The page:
Using the above information, $100 in revenue was spent as follows:

$100:  Revenue

-$ 56:  Compensation-related Expenses

-$ 12:  Office-related Expenses

-$  4:  Fees for Services (no detail provided)

-$   3:  Travel and Conferences

-$  4:   Advertising and Promotion

-$  2:  Printing

-$  2:  Fees for Services (accounting, legal, management, investment, and fundraising)

-$ 83: Subtotal:  Organization Expenses

-$ 17:  Revenue Remaining

-$ 21:  Grants

-$   4:  Amount Over

As illustrated above, compensation-related expenses took $56 out of every $100 in revenue, followed by $12 out of every $100 for office-related expenses.


The ACS awarded $171 million in grants, $149 million to domestic organizations, $20 million to domestic individuals, and $2 million to foreign organizations.  342 grants greater than $5,000 were awarded with the 12 highest recipients listed as follows:

  • $34.8 million to the American Cancer Society Action Network (a 501 (c) (4) to support ACS
  • $ 4.6 million to the Regents of the University of Colorado for Research
  • $ 4.1 million to the University of Texas MD Anderson Cancer Center for Research
  • $ 3.5 million to the University of Maryland for Research
  • $ 3.0 million to the University of Pittsburgh for Research
  • $ 2.8 million to the Regents of the University of Minnesota for Research
  • $ 2.6 million to Duke University for Research
  • $ 2.6 million to Johns Hopkins University for Research and Cancer Control
  • $ 2.4 million to the Regents of the University of California for Research
  • $ 2.3 million to the University of Chicago for Research
  • $ 2.2 million to the NYU School of Medicine for Research
  • $ 2.0 million to Indiana University for Research and Tobacco Control

The largest grant was given to an affiliated organization – the American Cancer Society Action Network” to support the American Cancer Society.  Most of the other grants were to support research.  A total of $66.9 million was awarded to the 12 organizations listed above.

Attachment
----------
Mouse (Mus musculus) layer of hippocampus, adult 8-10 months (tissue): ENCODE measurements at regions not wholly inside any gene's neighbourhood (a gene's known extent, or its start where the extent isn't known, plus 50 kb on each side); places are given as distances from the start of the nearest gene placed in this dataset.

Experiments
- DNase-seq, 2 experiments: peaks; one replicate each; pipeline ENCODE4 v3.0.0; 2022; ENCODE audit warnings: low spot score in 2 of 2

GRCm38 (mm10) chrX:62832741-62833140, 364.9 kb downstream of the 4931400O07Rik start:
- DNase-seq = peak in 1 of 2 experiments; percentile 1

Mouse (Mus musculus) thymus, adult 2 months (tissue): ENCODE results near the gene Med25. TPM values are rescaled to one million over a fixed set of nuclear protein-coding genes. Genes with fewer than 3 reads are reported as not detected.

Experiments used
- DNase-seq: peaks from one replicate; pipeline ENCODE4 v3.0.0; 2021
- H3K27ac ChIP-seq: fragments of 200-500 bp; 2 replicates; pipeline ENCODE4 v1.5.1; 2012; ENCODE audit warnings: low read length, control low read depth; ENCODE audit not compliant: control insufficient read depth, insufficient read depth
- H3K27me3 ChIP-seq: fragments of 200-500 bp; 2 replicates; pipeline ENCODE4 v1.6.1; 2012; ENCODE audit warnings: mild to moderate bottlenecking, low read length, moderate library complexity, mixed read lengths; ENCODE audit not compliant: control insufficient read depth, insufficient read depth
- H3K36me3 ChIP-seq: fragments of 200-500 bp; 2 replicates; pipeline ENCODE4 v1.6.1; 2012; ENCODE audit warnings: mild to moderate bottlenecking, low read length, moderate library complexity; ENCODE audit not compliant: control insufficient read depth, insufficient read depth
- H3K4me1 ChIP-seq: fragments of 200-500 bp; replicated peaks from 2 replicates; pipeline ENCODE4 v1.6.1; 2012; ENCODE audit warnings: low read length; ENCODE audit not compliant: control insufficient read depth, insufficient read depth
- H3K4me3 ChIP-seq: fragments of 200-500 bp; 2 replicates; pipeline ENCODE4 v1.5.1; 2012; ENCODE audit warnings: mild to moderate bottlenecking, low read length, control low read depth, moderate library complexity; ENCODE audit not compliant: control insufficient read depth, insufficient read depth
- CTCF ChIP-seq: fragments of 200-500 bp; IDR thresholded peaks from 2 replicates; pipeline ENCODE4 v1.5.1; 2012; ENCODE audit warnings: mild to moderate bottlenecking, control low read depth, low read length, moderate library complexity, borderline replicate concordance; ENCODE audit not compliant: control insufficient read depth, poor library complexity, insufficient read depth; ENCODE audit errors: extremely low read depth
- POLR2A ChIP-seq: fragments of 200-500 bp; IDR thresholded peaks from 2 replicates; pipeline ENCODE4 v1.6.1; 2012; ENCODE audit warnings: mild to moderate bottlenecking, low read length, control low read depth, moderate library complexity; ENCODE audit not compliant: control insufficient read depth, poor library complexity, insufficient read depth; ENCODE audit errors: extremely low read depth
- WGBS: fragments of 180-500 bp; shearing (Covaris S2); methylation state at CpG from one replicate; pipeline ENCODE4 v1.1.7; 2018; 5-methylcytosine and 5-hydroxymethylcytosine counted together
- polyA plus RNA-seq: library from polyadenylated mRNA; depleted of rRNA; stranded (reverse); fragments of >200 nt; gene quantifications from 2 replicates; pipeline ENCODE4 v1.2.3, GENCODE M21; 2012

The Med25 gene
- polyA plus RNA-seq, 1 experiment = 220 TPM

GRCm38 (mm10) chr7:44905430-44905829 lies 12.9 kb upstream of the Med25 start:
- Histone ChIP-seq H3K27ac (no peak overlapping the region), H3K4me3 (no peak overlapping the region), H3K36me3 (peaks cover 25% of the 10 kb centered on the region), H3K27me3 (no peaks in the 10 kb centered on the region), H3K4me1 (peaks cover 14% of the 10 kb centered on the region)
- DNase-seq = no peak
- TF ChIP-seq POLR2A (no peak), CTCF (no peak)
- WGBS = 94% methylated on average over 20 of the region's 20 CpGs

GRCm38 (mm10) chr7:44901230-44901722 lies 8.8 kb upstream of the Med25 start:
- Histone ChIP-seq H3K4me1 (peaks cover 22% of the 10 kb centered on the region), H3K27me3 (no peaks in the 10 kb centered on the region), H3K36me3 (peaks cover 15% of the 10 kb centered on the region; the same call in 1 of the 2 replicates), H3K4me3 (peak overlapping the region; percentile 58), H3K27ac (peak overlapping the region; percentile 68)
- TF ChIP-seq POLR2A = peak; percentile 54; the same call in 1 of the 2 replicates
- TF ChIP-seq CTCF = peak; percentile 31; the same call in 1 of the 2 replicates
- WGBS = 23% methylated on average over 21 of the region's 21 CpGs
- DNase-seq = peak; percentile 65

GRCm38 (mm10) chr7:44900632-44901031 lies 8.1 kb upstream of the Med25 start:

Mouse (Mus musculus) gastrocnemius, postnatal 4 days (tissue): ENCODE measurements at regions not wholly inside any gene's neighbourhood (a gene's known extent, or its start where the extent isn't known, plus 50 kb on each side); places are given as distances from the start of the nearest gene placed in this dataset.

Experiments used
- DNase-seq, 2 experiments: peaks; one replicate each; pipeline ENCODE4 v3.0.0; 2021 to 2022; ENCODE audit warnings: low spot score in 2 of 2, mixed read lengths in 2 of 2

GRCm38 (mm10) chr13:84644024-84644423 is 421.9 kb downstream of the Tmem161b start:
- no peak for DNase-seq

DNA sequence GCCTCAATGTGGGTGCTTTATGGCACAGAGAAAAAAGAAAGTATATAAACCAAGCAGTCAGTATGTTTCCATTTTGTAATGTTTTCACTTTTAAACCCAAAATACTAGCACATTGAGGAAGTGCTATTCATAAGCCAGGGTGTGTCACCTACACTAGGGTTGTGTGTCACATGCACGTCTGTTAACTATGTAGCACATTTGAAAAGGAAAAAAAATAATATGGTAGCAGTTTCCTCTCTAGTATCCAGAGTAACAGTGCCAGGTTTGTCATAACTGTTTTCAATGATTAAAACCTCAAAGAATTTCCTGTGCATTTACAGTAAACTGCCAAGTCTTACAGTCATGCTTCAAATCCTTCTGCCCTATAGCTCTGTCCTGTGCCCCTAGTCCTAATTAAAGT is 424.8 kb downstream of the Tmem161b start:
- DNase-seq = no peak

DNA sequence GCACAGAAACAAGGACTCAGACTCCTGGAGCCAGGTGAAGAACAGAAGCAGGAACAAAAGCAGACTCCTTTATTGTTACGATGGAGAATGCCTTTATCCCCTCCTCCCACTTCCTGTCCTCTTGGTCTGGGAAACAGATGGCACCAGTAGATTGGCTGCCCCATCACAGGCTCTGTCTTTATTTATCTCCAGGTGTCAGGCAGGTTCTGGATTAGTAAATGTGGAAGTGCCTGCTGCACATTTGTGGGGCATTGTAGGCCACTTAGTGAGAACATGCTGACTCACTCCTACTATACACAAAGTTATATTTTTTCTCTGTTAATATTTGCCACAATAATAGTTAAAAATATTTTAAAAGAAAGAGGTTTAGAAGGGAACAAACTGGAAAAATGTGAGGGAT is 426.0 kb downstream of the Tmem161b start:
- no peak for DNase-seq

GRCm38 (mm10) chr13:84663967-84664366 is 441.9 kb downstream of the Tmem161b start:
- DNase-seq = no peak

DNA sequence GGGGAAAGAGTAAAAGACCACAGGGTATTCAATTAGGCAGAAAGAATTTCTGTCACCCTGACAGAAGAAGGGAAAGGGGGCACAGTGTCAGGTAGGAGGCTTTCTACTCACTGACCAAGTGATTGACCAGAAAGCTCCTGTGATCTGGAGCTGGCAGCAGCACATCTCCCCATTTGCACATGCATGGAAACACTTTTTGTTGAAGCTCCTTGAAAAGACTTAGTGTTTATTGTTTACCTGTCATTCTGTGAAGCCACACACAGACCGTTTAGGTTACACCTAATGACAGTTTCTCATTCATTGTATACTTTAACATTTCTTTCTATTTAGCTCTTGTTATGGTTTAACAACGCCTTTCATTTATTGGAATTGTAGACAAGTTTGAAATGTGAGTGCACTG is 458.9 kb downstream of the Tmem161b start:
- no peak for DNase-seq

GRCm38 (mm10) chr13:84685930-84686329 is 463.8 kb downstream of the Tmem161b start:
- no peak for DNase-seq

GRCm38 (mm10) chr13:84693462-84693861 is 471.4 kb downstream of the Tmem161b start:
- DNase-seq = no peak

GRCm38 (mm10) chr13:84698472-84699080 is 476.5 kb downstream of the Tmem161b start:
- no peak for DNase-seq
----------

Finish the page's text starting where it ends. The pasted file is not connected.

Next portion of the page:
Of the $20 million in grants to individuals:

  • 60,472 individuals received a total of $5 million in both cash and non-cash grants (average grant of $83)
  • 46,929 individuals received $11.6 million in cosmetic kits (average value of $247)
  • 3,262 individuals received cash and non-cash grants for wigs worth $1.8 million (average grant of $552)


The ACS uses all types of fundraising – mail, e-mail, telephone, in-person, internet, and special event fundraising along with the solicitation of grants from the government and other organizations.  The 10 highest paid fundraisers were:

  • Caswell Zachary Grizzard was compensated $901,435 for planned giving strategy.
  • Charity Dynamic, a General Development Consultant,  raised $2.020,246 and was compensated $123,420, netting ACS $1,896,826.
  • Defilippo and Associates raised $326,070 and was compensated $50,071 for fundraising recruitment, netting ACS $275,999.
  • Dini Spheres, Inc. raised $2,065,983 and was compensated $76,000, netting ACS $1,989,983.
  • M & R Strategic Services raised $2,045,155 and was compensated $543,850, netting ACS $1,859,305.
  • Merkle Group, Inc. raised $38,435,165 (though direct mail) and was compensated $3,015,870, netting ACS $35,419,295.
  • PMX Agency, LLC raised $5,912,075 (through direct mail) and was compensated $1,030,460, netting ACS $4,881,615.
  • The Fund Development Group raised $1,356,074 and was compensated $25,131, netting ACS $1,330,943
  • X’s and O’s of Success, LLC, a fundraising consultant, raised $805,763 and was compensated $99,730, netting ACS $706,033.
  • Social Capital, Inc., a fundraising consultant, was paid $125,000.